Academic journal article ABA Banking Journal

Fraud Busters Protecting the Elderly: First Financial Bank Earns Trust from Customers and Law Enforcement in Preventing Financial Abuse and Exploitation of Older Americans

Academic journal article ABA Banking Journal

Fraud Busters Protecting the Elderly: First Financial Bank Earns Trust from Customers and Law Enforcement in Preventing Financial Abuse and Exploitation of Older Americans

Article excerpt

WITH MORE THAN two-thirds of all bank deposits held by older Americans and trillions of dollars to be inherited or transferred by aging adults from their grandparents, parents and others, financial abuse of the elderly is on the rise. In response, First Financial Bankshares in Abilene, Tex., launched a Financial Exploitation Program called "Fraud Busters," a unique partnership between themselves, the Abilene Police Department and Adult Protective Services (APS).

First Financial chairman Scott Dueser says he would describe the problem as "an epidemic that every bank should be paying attention to and taking action to protect their customers." According to a MetLife study, financial abuse and exploitation of the elderly results in losses of around $2.9 billion annually. Almost everyone agrees that number is likely much higher as victims are often unlikely to report these crimes because they are frequently perpetrated by someone they know and trust.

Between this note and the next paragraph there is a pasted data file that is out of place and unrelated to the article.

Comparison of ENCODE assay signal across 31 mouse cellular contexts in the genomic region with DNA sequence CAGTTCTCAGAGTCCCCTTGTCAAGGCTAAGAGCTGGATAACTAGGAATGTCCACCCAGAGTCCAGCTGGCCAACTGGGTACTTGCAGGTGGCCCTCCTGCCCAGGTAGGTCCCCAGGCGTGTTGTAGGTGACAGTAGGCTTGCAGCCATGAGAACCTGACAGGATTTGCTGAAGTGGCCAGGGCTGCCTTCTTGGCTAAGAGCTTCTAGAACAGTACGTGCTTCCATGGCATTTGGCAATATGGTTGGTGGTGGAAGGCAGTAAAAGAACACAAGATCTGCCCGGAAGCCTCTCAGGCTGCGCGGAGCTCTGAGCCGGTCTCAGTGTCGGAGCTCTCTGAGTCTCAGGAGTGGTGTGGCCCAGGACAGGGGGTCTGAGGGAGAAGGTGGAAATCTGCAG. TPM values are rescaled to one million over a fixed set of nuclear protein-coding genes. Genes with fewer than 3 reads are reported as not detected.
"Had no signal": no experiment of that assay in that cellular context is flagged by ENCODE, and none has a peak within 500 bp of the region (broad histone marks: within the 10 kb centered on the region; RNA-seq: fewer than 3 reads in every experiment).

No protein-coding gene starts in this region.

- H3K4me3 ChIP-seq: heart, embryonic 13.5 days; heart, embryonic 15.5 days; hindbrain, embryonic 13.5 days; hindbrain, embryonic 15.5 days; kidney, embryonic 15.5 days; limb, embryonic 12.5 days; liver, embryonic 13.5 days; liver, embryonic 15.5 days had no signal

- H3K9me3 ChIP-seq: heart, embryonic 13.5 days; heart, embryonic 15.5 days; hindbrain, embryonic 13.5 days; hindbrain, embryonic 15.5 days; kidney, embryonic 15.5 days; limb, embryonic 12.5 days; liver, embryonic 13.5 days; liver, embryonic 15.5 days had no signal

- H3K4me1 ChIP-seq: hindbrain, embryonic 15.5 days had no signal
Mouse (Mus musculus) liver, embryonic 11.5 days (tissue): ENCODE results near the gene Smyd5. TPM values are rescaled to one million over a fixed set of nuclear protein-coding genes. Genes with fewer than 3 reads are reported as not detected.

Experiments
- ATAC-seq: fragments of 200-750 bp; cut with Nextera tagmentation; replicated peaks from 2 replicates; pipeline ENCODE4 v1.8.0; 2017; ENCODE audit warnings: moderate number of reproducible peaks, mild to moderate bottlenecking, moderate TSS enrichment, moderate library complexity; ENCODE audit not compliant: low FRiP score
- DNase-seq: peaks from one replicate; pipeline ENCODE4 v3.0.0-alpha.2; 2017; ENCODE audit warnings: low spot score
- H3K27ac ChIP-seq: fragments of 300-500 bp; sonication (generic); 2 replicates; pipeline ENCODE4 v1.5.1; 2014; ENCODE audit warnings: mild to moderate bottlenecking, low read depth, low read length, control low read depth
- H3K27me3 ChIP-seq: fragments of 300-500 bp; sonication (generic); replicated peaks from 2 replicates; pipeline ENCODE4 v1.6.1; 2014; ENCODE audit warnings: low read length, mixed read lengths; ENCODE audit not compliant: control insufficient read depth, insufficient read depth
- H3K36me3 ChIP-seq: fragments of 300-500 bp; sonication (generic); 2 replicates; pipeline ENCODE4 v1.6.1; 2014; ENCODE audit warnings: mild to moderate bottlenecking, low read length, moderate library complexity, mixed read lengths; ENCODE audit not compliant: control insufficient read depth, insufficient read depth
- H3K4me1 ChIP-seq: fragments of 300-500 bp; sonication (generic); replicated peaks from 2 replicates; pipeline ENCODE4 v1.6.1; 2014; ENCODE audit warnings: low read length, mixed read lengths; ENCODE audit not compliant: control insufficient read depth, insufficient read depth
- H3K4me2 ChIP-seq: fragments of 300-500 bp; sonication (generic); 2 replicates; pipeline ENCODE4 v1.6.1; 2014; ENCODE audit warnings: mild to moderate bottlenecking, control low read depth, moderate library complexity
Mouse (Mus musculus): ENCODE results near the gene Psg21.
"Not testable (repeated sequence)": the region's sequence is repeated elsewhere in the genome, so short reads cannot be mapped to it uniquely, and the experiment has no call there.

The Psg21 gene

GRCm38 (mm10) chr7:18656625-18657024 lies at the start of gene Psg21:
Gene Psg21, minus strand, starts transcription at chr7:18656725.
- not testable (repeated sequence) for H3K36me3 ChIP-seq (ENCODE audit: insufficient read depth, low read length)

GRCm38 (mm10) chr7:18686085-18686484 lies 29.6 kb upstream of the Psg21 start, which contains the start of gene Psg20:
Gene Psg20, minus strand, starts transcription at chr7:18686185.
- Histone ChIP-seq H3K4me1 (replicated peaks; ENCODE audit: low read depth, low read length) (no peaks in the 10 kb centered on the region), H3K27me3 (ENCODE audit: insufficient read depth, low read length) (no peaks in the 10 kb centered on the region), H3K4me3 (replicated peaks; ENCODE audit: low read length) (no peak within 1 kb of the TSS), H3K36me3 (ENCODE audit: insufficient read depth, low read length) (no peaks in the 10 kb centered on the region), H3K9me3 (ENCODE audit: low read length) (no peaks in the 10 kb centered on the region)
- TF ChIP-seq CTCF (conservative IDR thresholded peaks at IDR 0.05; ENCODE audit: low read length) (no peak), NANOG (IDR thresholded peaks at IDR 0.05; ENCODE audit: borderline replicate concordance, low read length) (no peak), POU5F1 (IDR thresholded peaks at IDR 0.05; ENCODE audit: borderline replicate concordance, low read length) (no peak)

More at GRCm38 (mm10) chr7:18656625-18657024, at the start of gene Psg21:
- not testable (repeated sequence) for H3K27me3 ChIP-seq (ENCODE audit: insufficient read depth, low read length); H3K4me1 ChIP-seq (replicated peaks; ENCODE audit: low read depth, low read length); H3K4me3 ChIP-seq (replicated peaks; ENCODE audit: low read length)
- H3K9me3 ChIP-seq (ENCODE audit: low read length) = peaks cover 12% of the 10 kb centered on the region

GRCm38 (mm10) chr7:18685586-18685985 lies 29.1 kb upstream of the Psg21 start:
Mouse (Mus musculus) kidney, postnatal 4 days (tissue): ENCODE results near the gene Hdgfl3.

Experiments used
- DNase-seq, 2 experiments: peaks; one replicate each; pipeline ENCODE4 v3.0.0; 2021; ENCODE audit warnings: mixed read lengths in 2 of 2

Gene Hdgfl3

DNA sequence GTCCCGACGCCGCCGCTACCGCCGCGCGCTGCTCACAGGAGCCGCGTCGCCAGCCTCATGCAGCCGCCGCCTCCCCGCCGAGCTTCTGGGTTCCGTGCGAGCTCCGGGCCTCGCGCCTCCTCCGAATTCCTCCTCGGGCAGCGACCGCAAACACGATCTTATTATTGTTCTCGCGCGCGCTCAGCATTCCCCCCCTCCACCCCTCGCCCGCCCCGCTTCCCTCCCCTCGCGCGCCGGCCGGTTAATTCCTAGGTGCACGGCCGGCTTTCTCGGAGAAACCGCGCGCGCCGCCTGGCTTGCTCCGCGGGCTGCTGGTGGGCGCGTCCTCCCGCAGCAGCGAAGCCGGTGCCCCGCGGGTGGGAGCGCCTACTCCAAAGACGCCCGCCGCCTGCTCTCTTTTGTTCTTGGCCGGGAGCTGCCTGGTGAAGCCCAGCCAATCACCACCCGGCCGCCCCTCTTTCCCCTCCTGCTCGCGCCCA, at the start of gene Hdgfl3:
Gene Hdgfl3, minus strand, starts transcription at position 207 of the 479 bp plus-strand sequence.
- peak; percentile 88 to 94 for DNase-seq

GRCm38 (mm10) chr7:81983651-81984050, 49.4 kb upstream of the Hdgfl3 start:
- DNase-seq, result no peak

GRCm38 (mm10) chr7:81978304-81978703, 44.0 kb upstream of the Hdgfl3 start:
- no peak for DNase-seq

Damages are only likely to increase, as the aging demographic of the United States is increasing rapidly. Baby boomers--those born between 1946 and 1964--are creating a dramatic shift in the age composition of the U.S. population. Projections suggest that 71.4 million people will be age 65 or older in 2029. This figure is close to 20 percent of the U.S. population by 2029, up from 14 percent in 2012.

Fraud is often perpetrated on the elderly through a middle-man who develops an online relationship with someone (via a dating or gaming website), that will, over time, lead to an "ask" for a financial favor. Dueser described one situation where an elderly customer came into his bank to see if the funds she had deposited the day before had cleared. She deposited a check for $1,500 that she received in the mail. She intended to mail the sender a check for $1,400.

Upon hearing the story, bank staff advised the customer she was a victim of a scam. …

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